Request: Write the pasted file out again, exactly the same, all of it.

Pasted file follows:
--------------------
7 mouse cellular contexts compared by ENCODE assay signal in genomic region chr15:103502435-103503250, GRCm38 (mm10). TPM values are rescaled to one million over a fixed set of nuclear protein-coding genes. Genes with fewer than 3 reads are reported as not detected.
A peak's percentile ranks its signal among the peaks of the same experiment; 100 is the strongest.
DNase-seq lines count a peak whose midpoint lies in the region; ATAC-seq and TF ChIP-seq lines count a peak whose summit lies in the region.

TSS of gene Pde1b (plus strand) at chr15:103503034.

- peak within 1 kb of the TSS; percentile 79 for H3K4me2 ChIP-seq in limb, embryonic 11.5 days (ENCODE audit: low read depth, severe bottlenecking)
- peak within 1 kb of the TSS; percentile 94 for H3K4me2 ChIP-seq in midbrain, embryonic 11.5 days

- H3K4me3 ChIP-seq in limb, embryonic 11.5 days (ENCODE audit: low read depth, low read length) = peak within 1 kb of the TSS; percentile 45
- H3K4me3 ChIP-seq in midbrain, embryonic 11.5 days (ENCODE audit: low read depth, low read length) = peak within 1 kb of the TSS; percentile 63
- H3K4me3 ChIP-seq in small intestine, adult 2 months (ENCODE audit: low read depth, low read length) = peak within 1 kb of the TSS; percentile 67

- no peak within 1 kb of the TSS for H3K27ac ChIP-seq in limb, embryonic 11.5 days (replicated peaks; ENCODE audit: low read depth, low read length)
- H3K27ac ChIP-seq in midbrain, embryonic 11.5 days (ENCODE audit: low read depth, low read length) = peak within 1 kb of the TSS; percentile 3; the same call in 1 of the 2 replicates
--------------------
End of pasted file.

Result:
7 mouse cellular contexts compared by ENCODE assay signal in genomic region chr15:103502435-103503250, GRCm38 (mm10). TPM values are rescaled to one million over a fixed set of nuclear protein-coding genes. Genes with fewer than 3 reads are reported as not detected.
A peak's percentile ranks its signal among the peaks of the same experiment; 100 is the strongest.
DNase-seq lines count a peak whose midpoint lies in the region; ATAC-seq and TF ChIP-seq lines count a peak whose summit lies in the region.

TSS of gene Pde1b (plus strand) at chr15:103503034.

- peak within 1 kb of the TSS; percentile 79 for H3K4me2 ChIP-seq in limb, embryonic 11.5 days (ENCODE audit: low read depth, severe bottlenecking)
- peak within 1 kb of the TSS; percentile 94 for H3K4me2 ChIP-seq in midbrain, embryonic 11.5 days

- H3K4me3 ChIP-seq in limb, embryonic 11.5 days (ENCODE audit: low read depth, low read length) = peak within 1 kb of the TSS; percentile 45
- H3K4me3 ChIP-seq in midbrain, embryonic 11.5 days (ENCODE audit: low read depth, low read length) = peak within 1 kb of the TSS; percentile 63
- H3K4me3 ChIP-seq in small intestine, adult 2 months (ENCODE audit: low read depth, low read length) = peak within 1 kb of the TSS; percentile 67

- no peak within 1 kb of the TSS for H3K27ac ChIP-seq in limb, embryonic 11.5 days (replicated peaks; ENCODE audit: low read depth, low read length)
- H3K27ac ChIP-seq in midbrain, embryonic 11.5 days (ENCODE audit: low read depth, low read length) = peak within 1 kb of the TSS; percentile 3; the same call in 1 of the 2 replicates